Cleaning equipment and pool care supplies are necessary to remove typical contaminants, including algae, dirt and debris from pools while preventing mold and mildew on the walls.
These consist of:
- Use of chemicals such as chlorine to sterilize pool water.
- Skimmers are used to clean the pool surface of leaves, insects, and other detritus.
- Brushes to prevent the accumulation of dirt and algae on the walls and floor of the pool.
Robotic pool cleaners
Robotic pool cleaners automatically collect debris and store it inside the unit, which can be emptied when full. These cleaners simplify the cleaning of dirt and debris from the pool walls and floor. When this device automatically removes impurities, cleaning products are not as necessary. Some even include navigation systems with many modes of operation that allow users to set them to clean specific areas or operate at predetermined times.
Cleaning products such as chlorine tablets are widely used in virtually all swimming pools and are essential for pool maintenance. They can remove bacteria and algae from the walls and floor of a pool, in addition to cleaning the water. Chlorine tablets can effectively clean 10,000 liters of water and provide sanitary conditions for a week.
A telescopic pole, which can hold a brush, skimmer, hand vacuum, or other tools, is the Swiss army knife of pool cleaning equipment. Although they require some human labor, they are necessary for routine maintenance and allow for easy cleaning of specific areas. These sturdy poles, which are usually made of aluminum, can last for several swimming seasons, even if the attachments are detached.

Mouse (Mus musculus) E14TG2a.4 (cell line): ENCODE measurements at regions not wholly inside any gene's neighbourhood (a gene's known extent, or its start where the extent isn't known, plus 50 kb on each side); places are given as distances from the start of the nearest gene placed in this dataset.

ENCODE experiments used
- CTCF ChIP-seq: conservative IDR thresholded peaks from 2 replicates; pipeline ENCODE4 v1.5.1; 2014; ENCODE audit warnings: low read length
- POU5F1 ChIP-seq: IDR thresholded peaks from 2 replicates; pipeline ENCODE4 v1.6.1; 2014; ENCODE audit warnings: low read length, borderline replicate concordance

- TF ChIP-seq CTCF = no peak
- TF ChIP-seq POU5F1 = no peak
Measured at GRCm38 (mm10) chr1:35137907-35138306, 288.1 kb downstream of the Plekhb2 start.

Skimmer nets, sometimes known as leaf rakes, attach to a telescoping pole and allow you to pick up detritus such as insects, leaves, or sticks from the surface of the water to help you with other pool cleaning tasks.
Cleaning a pool involves scrubbing the walls and floor to remove algae and dirt. Telescopic poles can be used to hold tools such as pool brushes, but choosing the right brush for the pool surface is crucial.
These surfaces respond best to bristles:
- For vinyl pool walls and floors, brushes made of painted concrete or fiberglass work well.
- Gunite and unpainted concrete walls and floors respond best to steel brushes.
Any material used to make a brush must be strong enough to withstand the chemicals used in pools.
Suction head and hose
Vacuuming is usually the last step in pool cleaning. It requires a telescopic pole, a vacuum head to pick up material from hard-to-reach places, and a vacuum hose to pull it out of the water. Although robotic pool cleaners are a great time saver, hand vacuums can be used to clean certain areas of the pool and keep it spotless.